Looking back, I suppose we should all shoulder some of the blame. How could we expect so much from someone who hadn’t lived and breathed Dodger baseball? Why would we think that an outsider could possibly understand what it mean… Read more...

MLB: Bold and/or Reckless Predictions

MLB Opening Day is the best day of the year. The Fourth of July, Christmas, and the Super Bowl all have nothing on Opening Day. On the first day of the season, every baseball city in America has a legitimate chance to set course on a path towards the World Series (well everyone except those who root for the Cubs). Look at the champions over the last 10 years in the MLB and tell me if you would’ve correctly predicted: St. Louis, San Francisco, NY Yankees, Philly, Boston, St. Louis, Chicago White Sox, Boston, Florida, Anaheim, Arizona. Barring the normal Yankee dominance and a stint in their time as a ‘roided up Red Sox team, all those teams listed were not expected to win the whole thing on the first day of the season.

As a kid, I waited nervously for opening day. I checked spring training box scores and standings each morning in the LA Times. Now, as an adult (albeit a fairly irresponsible one), I feverishly read everything on the Internet about the upcoming summer of lazy days and double plays.
Everyone who knows anything about baseball can tell you the Dodgers are going to be a shitty team this year. We have the worst infield in the League and we still haven’t ensured that Frank McCourt is going to be out of lives forever (seriously, he still owns the parking lot/land in joint venture with Magic). So even though KOBEshigawa went through the trouble of doing a full season preview on the boys in the blue, I don’t see the point in guessing exactly how many players on our starting 9 will be hitting under .250. Instead, I would like to spend my time here with thegreatmambino making reckless predictions about the upcoming season that you will not get anywhere else…
Prediction 1: The Marlins AND the Pirates will WIN a playoff series
The Miami Marlins have been making a name for themselves this offseason. They no longer have to play in their cavernous hole of a stadium, and somehow they landed the craziest manager in baseball. Add that to a lineup that now has speedy (yet fragile) Jose Reyes, a rotation that boasts Josh Johnson (not crazy), Mark Buerhle (kinda redneck crazy), and Carlos Zambrano (batshit crazy), and you have a recipe for dominance. Granted, success in Miami will only come if this witches brew of talent can gel, but with the powerhouses in the East set to have down years (looking at you Braves and Phillies), a hot Ozzie-led squad will eek out a playoff series win this fall.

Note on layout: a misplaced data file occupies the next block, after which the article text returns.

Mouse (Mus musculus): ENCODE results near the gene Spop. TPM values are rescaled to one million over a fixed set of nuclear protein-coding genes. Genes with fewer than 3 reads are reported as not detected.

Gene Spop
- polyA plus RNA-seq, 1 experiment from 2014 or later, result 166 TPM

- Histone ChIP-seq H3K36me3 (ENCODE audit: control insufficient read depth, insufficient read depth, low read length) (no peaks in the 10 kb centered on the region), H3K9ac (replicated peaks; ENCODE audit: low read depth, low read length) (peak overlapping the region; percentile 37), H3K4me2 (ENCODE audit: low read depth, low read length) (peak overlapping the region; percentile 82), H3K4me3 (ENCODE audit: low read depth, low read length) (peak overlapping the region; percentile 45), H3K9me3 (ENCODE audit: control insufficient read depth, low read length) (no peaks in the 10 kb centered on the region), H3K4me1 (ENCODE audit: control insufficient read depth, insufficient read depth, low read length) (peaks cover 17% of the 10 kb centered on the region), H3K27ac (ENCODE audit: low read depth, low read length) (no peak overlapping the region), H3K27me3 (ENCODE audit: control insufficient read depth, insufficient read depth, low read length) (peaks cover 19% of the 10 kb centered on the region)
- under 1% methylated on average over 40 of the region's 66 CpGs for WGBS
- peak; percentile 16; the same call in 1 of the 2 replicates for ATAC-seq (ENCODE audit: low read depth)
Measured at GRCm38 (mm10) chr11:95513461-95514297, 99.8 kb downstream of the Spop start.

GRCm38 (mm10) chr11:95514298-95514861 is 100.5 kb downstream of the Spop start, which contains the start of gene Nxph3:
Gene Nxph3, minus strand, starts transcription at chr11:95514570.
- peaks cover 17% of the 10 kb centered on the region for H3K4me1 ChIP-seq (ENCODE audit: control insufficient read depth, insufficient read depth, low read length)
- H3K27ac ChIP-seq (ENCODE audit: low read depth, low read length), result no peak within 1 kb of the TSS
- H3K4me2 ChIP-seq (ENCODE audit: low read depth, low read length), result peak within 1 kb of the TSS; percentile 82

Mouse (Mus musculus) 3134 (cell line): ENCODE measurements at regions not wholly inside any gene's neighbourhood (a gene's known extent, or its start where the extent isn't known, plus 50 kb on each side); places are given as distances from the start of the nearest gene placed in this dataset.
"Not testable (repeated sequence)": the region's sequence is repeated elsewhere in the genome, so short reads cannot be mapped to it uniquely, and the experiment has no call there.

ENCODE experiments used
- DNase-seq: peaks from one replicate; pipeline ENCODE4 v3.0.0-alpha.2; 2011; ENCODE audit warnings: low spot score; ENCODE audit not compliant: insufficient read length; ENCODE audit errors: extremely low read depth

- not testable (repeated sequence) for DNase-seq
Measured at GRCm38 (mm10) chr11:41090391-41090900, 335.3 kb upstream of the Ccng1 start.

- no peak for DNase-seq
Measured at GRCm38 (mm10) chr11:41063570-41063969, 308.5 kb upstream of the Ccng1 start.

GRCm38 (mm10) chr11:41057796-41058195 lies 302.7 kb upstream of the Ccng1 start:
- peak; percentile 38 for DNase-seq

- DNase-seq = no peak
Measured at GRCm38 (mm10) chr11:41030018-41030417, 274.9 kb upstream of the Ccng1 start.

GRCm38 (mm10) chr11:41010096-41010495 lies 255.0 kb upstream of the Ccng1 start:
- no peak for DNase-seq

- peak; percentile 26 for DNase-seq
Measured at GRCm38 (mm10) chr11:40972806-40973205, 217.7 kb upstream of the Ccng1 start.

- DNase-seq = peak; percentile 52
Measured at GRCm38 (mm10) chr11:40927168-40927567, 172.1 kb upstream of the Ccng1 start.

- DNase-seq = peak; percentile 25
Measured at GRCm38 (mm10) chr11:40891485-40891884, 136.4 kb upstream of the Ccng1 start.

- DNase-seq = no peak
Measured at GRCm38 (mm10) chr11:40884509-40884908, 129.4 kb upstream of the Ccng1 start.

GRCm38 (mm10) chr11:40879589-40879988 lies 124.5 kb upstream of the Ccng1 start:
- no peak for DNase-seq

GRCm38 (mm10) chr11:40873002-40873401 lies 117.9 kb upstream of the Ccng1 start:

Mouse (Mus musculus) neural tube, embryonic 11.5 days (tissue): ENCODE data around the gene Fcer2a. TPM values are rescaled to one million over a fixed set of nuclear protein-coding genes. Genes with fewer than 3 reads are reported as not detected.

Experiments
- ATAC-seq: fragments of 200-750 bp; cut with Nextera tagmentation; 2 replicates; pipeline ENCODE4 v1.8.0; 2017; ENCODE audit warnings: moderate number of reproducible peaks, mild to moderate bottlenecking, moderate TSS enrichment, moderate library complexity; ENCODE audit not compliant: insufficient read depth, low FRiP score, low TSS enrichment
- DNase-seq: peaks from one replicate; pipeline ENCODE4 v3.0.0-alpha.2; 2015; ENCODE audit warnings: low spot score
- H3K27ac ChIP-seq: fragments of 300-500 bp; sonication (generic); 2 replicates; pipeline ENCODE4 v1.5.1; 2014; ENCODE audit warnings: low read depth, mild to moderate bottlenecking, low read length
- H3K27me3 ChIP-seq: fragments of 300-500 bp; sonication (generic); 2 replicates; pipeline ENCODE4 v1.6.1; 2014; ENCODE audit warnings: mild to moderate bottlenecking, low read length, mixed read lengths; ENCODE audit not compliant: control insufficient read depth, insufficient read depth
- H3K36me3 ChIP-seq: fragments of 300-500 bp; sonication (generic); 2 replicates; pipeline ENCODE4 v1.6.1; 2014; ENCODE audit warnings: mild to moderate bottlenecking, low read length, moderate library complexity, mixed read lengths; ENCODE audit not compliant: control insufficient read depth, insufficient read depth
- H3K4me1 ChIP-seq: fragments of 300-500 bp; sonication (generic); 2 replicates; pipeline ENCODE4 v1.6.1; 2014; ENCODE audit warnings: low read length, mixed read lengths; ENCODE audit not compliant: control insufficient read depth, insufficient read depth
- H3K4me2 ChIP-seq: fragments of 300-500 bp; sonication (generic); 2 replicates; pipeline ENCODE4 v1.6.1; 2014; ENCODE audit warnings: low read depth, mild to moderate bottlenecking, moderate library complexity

The Pittsburgh Pirates are finally going to do it this year. I live with a die-hard fan of the losingest team in baseball over the last 25 years and he has assured me that this season is the one! With the expanded playoffs and a Central that no longer has a Pujols or a Prince, the Pirates will finally put it all together and make it into the playoffs as a wild-card team. The playoff series they win… that first game to get into their series with Miami.
Prediction 2: This is the last season without a DH in the NL

The MLB has been run by a bunch of drunks for decades. Each league used to have power beyond anything you can imagine in any other professional sport. So much so that one league plays by entirely different lineup rules. This has been allowed to continue for decades for no apparent reason other than the fact that the AL prefers winning a lot, and the NL has cited tradition/purity in the game. Don’t get me wrong, I hate the DH, but with the new way the MLB has set up the schedule for 2012, the DH has to go. Currently, almost every single baseball league in the world uses a DH (all minor leagues, Japan, Latin leagues etc.).

Teams are soon going to be playing interleagu
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Does "anyone but Frank McCourt" include Mark Cuban?